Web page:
The phone didn’t so much ring as bleat, a shrilling electronic honking accompanied by a steady pulse of light. Emergency. Come quick. Pick up the phone. In daylight, or on a clear night, it meant as much as a night-time projection on the clouds.
The idea of it pricks his conscience, if he has one. It certainly interests his wallet. He sinks back into the chair and pulls at a loose thread on the embroidery of the arm. He looks blankly across the room and away from the hopeful faces, shining in the lamplight. He is relaxed, unreadable. Inside he boils. A girl, the age his daughter was.
Aaaarrrr, me hearties!”
“Oo-arrr, me hearties!”
“No,” Captain Greyflash sagged, his voice returning to normal. He pinched the bridge of his nose with his left hand. “Not ‘oo-arr’. We’re pirates, not farmers.” Continue reading
Everything is broken. I don’t even know how we got here. Last I knew, we were zipping together down the dirty-yellow plastic flume at the local leisure centre. Now we’re here, adrift in clear shallow water at the foot of a cloud-smocked peak in god knows what part of South America.
I’m not complaining, per se. I am wondering how we return. Did we move through time or space? Have I forgotten our journey here, or did we never make one? After the leisure centre, my mind is a blur, a scramble. A mundane last memory, but one that melds perfectly with our situation. Did we tumble from the slide into this dream?
Another day I might remember. Give me another day here, and I might forget more. I sweep my arms above my head, sending swirls of ripples across the lake. They fan out and, from high on the mountain, perhaps someone can see an angel in the water.
“You’re drawing me again,” she said. A simple, flat statement of fact which remained unacknowledged. She continued to stare out of the window and his pencil continued to drift across the paper, settling down to create borders around the soft off-white, shaping her face.
They came overnight, and we did not notice. Not at first, no, because their brothers and sisters were already here, a discreet phalanx of unobtrusive invaders. An expeditionary force, embedded deep cover in our towns and cities. Our villages. Everywhere. Waiting for the signal.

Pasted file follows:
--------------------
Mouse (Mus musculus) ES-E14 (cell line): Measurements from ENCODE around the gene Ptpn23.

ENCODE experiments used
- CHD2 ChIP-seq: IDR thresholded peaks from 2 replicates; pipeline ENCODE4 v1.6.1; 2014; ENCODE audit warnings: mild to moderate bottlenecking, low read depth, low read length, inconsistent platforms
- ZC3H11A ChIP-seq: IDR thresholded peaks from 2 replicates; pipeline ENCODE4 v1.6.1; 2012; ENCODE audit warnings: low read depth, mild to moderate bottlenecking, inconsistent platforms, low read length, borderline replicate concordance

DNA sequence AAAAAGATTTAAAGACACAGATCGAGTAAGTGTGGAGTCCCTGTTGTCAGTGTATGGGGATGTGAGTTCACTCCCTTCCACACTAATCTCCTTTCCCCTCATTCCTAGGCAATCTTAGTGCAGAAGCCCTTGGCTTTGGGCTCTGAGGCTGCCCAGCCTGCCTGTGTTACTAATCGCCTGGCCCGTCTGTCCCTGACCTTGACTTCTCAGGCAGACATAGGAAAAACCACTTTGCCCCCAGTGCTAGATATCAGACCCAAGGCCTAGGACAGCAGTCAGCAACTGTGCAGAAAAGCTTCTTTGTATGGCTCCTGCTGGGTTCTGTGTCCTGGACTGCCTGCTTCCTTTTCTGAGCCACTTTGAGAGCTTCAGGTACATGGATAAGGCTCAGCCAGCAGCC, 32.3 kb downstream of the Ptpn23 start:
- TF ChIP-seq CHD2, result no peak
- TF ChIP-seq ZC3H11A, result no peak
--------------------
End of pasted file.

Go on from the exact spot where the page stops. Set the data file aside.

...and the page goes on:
“Mate,” he said, not looking at me. “Mate, come on. It’s just up here. In this pond.” Pond, I thought. Maybe that’s a local name because it looks like a lake to me. But then again, I’m no fisherman. If I was, I probably wouldn’t be here. I’d be somewhere safe, a long way away.
Don’t eat that.
What? Why not? What’s wrong with it? Poison? It’s poisoned, isn’t it? All my food is poisoned these days. The great tragedy of being Emperor for life is how short other people want to make that term of office. Bring out the Food Taster, come on. Where is the dispensable little fucker?
No, not poisoned. Just not good.
Nope. You’ve said it now. BRING OUT THE FOOD TASTER for the love of God, what’s keeping him?
The lights burn holes in your eyes if you stay out too long in front of the curtain. They say you can tell the long-time performers by the glimmer of darkness nestled in their gaze; the spots have punched their lights out. It’s not a sad place to be, not when you’re up there. The wash lights warm your skin and melt the greasepaint into your mouth. The performance becomes you, if you want. There is no mask but your face, a painting with those terrible black holes in the centre.
As manager, it doesn’t touch him. He closes his eyes and feels the performance thunder through the boards. The crowd roars, heckles, squeals with delight. It kicks up dust and sunlight as the day starts to vanish and the evening shows begin, the crowd changing timbre as the dark closes around them. The edgy, half-contained violence of a mob is always part of the spirit at the Fair and it gets harder to push back into the bottle as the drink flows.
Everyone knows not to mess with the manager, though. He sits at the front, just outside the idiot stare of the lights, and listens. The sway of the throng creates the breeze that plucks restlessly at his flat-combed hair, he tastes it like a snake. His face is unreadable, but after all these years he is tired and he is sad. He has seen and felt too much. He opens his eyes and stares at the light.
Takes a lot to get me to notice things. I’m hoovering the rug one morning and it didn’t even occur to me that there was no table on it. What had happened to the coffee table? Then I started thinking maybe we’d never had a coffee table but no, there were the dents in the pile although they were fading and filled with dust.